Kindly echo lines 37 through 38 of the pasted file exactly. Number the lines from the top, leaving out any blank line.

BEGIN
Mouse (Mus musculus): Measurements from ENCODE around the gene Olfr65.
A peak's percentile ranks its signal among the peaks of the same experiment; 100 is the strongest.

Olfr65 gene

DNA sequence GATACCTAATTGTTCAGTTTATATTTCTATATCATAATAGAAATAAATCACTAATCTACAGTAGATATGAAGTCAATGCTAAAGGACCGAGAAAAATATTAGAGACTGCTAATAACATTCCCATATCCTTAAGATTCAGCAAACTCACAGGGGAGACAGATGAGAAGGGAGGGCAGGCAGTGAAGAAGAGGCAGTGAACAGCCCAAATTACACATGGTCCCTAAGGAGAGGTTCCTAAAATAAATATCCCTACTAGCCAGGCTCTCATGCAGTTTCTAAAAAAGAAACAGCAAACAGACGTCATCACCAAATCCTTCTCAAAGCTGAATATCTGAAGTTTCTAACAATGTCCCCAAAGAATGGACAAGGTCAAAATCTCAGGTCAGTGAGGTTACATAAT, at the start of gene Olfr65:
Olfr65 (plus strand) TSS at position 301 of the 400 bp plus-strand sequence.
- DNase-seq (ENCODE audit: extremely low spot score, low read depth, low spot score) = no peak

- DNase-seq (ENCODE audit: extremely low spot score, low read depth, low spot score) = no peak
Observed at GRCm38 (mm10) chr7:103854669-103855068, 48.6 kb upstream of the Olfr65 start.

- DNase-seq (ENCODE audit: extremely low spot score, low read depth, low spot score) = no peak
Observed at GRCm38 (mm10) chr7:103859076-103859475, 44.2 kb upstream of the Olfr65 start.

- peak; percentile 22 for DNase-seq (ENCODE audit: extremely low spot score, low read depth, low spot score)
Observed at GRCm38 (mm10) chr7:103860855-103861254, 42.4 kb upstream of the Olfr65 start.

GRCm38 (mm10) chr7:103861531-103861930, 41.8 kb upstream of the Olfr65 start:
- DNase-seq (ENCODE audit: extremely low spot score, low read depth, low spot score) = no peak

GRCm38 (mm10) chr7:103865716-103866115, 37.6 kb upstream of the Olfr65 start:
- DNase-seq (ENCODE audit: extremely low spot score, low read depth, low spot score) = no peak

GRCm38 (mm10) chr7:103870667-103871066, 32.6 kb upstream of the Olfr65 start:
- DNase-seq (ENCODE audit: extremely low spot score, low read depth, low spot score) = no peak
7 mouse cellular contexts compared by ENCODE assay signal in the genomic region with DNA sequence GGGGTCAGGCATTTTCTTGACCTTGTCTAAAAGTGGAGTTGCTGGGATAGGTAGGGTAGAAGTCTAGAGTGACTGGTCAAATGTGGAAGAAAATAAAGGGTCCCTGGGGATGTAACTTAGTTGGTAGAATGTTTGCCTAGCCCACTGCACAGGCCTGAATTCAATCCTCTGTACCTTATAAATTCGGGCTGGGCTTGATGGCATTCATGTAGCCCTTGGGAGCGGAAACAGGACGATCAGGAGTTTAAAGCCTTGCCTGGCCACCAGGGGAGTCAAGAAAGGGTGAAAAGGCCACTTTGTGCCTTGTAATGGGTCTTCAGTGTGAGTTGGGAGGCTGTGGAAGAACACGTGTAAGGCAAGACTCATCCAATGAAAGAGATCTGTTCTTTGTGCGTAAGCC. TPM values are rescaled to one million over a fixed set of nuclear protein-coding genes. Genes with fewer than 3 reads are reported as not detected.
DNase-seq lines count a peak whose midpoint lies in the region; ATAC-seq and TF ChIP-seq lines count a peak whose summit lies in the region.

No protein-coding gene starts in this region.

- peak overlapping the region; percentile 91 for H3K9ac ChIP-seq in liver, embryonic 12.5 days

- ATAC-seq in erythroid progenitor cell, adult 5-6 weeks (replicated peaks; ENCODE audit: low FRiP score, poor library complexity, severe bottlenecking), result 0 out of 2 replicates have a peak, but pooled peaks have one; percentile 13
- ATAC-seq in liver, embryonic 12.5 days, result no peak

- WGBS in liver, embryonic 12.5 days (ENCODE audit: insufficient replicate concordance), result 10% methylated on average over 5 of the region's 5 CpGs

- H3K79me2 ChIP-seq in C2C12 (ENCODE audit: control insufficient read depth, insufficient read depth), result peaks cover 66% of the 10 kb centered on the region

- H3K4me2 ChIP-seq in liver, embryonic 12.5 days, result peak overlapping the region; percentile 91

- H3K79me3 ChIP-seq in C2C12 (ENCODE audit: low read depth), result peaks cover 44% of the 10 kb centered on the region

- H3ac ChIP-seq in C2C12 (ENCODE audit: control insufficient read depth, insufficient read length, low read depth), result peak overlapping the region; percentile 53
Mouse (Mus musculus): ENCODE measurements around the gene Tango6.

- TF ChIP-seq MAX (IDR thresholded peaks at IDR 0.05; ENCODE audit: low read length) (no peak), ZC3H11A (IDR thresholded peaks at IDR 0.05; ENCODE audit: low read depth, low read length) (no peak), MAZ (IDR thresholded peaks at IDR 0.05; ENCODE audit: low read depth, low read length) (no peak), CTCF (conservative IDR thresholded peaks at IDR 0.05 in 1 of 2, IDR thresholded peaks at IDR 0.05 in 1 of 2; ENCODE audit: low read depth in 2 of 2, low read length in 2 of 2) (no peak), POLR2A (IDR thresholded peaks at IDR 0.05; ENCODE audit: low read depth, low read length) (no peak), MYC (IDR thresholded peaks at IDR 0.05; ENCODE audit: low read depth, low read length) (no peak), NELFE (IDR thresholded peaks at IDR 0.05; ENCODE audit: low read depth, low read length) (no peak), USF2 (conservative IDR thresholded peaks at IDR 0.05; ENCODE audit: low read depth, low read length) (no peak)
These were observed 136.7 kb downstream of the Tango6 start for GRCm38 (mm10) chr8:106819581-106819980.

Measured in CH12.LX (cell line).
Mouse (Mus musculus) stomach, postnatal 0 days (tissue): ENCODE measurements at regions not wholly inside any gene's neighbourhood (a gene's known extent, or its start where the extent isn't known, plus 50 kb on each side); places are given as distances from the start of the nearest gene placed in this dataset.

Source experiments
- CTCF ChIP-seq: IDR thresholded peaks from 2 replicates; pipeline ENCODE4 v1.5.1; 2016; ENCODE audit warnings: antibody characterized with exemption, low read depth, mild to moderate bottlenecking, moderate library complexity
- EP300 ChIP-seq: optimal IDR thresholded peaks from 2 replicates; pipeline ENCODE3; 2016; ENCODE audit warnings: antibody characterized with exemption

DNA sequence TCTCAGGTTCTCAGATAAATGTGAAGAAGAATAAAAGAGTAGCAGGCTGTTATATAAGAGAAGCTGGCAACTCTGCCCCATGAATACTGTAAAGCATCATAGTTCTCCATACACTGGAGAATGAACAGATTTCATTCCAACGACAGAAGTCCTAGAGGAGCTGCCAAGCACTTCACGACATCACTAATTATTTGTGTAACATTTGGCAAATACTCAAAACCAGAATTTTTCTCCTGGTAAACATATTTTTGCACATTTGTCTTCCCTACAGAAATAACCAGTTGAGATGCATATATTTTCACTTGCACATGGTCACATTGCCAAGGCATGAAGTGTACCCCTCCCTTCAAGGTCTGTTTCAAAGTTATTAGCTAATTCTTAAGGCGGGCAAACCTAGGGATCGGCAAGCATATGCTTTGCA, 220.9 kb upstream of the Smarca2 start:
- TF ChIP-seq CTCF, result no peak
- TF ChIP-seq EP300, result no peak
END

- EP300 ChIP-seq: optimal IDR thresholded peaks from 2 replicates; pipeline ENCODE3; 2016; ENCODE audit warnings: antibody characterized with exemption

DNA sequence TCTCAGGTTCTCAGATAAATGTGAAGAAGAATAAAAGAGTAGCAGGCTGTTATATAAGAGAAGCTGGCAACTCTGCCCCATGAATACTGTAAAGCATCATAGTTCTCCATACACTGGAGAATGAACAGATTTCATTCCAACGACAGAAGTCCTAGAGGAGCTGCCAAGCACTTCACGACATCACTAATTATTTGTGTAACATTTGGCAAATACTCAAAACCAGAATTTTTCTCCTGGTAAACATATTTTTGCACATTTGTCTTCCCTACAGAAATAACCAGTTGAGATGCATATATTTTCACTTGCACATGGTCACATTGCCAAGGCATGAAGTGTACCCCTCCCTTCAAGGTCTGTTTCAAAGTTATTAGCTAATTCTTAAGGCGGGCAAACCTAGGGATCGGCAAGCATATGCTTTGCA, 220.9 kb upstream of the Smarca2 start: